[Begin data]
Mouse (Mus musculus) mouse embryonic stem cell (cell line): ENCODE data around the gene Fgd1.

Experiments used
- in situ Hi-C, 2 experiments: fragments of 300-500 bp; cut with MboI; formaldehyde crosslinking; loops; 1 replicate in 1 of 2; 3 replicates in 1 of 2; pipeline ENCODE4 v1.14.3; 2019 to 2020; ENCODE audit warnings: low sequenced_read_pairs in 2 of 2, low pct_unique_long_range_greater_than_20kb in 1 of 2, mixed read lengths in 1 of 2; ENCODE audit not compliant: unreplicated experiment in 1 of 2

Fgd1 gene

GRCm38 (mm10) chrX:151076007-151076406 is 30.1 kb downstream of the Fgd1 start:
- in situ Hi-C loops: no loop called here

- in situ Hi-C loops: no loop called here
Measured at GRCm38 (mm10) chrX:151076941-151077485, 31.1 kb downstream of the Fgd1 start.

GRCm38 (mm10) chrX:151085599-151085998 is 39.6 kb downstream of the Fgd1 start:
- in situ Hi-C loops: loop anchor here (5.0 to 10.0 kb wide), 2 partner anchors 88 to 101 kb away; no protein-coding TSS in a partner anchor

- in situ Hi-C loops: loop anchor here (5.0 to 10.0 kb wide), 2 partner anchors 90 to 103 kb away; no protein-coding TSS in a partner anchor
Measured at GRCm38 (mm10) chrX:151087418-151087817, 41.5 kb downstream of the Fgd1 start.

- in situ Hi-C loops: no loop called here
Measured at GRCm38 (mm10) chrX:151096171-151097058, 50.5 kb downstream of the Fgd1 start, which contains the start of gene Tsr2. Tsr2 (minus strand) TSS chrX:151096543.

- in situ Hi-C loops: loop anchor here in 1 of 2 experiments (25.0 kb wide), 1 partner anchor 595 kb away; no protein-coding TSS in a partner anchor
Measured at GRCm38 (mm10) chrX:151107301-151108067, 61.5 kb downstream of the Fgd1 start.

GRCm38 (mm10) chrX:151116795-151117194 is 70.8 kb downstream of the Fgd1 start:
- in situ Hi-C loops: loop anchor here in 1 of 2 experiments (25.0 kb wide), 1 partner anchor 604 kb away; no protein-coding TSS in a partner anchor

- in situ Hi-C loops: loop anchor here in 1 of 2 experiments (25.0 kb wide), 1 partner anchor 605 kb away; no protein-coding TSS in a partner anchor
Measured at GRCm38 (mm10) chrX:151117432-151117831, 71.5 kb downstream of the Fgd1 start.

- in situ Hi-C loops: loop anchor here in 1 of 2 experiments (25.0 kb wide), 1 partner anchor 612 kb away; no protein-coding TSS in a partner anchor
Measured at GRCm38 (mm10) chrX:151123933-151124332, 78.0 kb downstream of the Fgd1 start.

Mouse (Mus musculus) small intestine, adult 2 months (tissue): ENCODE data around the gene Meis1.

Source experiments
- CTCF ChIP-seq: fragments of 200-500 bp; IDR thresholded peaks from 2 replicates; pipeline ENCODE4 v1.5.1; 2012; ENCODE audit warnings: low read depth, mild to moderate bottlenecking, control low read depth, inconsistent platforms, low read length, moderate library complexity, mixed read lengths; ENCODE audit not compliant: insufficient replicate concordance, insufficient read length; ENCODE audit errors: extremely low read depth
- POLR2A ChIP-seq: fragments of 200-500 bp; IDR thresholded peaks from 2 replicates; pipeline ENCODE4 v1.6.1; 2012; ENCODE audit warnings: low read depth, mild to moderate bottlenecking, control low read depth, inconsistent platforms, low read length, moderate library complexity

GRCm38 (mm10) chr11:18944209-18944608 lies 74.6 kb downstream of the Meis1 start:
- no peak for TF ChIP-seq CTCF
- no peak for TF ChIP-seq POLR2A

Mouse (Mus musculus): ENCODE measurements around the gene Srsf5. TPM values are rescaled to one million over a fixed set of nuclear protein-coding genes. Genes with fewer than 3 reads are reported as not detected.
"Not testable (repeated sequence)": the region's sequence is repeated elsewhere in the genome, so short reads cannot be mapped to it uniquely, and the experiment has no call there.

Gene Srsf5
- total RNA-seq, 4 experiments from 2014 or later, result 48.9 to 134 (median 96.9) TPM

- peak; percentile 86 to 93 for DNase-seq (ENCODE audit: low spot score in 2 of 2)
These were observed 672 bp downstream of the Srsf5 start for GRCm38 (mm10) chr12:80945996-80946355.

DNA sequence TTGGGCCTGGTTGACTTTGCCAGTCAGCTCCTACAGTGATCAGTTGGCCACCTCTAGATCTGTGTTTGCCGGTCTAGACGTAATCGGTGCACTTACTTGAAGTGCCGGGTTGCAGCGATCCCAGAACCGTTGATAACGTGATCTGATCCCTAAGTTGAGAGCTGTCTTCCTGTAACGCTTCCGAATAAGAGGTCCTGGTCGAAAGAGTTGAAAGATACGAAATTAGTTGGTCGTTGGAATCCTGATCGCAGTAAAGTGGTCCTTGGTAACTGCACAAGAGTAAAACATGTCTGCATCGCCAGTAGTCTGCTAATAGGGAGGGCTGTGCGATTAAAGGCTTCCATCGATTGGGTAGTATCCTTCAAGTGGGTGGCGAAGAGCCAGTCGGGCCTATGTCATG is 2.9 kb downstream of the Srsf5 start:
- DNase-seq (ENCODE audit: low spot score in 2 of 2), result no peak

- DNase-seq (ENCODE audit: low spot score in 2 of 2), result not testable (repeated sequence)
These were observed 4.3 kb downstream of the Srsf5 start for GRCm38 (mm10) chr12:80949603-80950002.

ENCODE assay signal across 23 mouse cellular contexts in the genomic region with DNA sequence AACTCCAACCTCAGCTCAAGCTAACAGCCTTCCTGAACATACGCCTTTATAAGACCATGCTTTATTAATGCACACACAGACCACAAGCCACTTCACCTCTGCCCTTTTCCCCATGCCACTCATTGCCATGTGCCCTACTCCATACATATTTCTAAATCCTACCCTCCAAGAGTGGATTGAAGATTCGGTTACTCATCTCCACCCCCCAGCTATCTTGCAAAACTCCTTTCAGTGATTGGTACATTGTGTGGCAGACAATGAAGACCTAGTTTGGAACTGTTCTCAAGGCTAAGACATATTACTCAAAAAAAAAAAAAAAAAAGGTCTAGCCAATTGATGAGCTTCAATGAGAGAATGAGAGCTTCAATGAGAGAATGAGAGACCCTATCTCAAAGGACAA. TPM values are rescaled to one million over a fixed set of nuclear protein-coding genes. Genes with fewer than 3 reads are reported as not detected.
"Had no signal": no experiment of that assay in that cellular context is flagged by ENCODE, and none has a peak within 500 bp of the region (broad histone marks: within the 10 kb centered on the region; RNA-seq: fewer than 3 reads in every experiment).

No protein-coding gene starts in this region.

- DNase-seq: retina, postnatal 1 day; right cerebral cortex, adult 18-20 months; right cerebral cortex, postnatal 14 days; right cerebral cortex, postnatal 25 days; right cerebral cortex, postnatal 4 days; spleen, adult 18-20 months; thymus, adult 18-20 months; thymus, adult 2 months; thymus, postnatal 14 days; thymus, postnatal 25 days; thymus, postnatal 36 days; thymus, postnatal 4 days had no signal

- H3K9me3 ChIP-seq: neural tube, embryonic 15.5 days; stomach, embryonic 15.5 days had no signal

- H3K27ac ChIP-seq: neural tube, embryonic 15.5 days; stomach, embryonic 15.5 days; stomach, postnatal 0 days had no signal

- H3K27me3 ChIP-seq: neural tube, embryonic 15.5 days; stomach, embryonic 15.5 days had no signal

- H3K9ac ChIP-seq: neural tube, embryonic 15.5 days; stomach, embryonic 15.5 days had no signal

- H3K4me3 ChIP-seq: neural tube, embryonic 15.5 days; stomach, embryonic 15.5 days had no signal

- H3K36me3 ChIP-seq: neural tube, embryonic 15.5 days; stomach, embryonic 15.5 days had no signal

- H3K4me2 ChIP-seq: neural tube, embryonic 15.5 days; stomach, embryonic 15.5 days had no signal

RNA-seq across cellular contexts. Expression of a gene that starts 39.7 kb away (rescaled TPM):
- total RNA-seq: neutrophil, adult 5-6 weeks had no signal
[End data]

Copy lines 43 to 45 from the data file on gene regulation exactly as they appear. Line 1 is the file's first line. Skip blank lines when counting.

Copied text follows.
- DNase-seq: retina, postnatal 1 day; right cerebral cortex, adult 18-20 months; right cerebral cortex, postnatal 14 days; right cerebral cortex, postnatal 25 days; right cerebral cortex, postnatal 4 days; spleen, adult 18-20 months; thymus, adult 18-20 months; thymus, adult 2 months; thymus, postnatal 14 days; thymus, postnatal 25 days; thymus, postnatal 36 days; thymus, postnatal 4 days had no signal

- H3K9me3 ChIP-seq: neural tube, embryonic 15.5 days; stomach, embryonic 15.5 days had no signal

- H3K27ac ChIP-seq: neural tube, embryonic 15.5 days; stomach, embryonic 15.5 days; stomach, postnatal 0 days had no signal